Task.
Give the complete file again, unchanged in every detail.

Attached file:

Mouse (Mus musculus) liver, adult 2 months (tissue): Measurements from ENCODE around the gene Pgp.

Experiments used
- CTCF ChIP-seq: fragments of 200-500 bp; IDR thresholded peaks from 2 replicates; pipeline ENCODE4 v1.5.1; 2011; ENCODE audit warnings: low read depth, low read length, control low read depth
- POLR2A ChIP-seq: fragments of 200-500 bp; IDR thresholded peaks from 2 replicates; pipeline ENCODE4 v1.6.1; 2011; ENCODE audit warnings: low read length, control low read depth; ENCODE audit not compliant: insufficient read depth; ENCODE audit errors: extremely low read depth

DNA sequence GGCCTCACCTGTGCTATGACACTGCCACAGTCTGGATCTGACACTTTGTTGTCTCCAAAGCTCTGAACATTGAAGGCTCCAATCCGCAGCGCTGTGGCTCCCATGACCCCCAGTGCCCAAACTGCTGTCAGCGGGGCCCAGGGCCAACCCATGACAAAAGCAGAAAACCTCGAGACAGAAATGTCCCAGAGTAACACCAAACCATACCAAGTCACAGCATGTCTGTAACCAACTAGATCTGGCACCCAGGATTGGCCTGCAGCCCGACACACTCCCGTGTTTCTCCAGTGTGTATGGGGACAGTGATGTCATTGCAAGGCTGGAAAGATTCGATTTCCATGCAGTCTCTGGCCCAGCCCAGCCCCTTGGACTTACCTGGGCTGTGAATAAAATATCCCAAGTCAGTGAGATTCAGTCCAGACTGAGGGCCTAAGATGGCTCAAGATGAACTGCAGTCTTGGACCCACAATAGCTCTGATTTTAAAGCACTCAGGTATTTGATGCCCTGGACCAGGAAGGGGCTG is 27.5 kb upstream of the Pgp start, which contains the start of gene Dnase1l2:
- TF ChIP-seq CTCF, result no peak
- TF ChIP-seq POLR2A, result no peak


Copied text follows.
Mouse (Mus musculus) liver, adult 2 months (tissue): Measurements from ENCODE around the gene Pgp.

Experiments used
- CTCF ChIP-seq: fragments of 200-500 bp; IDR thresholded peaks from 2 replicates; pipeline ENCODE4 v1.5.1; 2011; ENCODE audit warnings: low read depth, low read length, control low read depth
- POLR2A ChIP-seq: fragments of 200-500 bp; IDR thresholded peaks from 2 replicates; pipeline ENCODE4 v1.6.1; 2011; ENCODE audit warnings: low read length, control low read depth; ENCODE audit not compliant: insufficient read depth; ENCODE audit errors: extremely low read depth

DNA sequence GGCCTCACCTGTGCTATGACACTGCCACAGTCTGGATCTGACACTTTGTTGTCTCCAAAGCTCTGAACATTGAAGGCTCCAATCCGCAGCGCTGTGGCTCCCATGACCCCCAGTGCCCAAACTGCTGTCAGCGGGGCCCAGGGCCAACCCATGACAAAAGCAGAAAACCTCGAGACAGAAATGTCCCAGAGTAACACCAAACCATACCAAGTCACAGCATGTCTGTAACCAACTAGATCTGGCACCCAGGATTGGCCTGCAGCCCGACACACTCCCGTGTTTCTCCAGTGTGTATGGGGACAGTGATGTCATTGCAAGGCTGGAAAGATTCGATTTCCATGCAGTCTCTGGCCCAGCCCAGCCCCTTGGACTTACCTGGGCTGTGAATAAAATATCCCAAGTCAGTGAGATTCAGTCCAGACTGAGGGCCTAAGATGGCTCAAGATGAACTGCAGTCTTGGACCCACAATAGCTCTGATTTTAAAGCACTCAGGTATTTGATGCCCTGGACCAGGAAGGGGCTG is 27.5 kb upstream of the Pgp start, which contains the start of gene Dnase1l2:
- TF ChIP-seq CTCF, result no peak
- TF ChIP-seq POLR2A, result no peak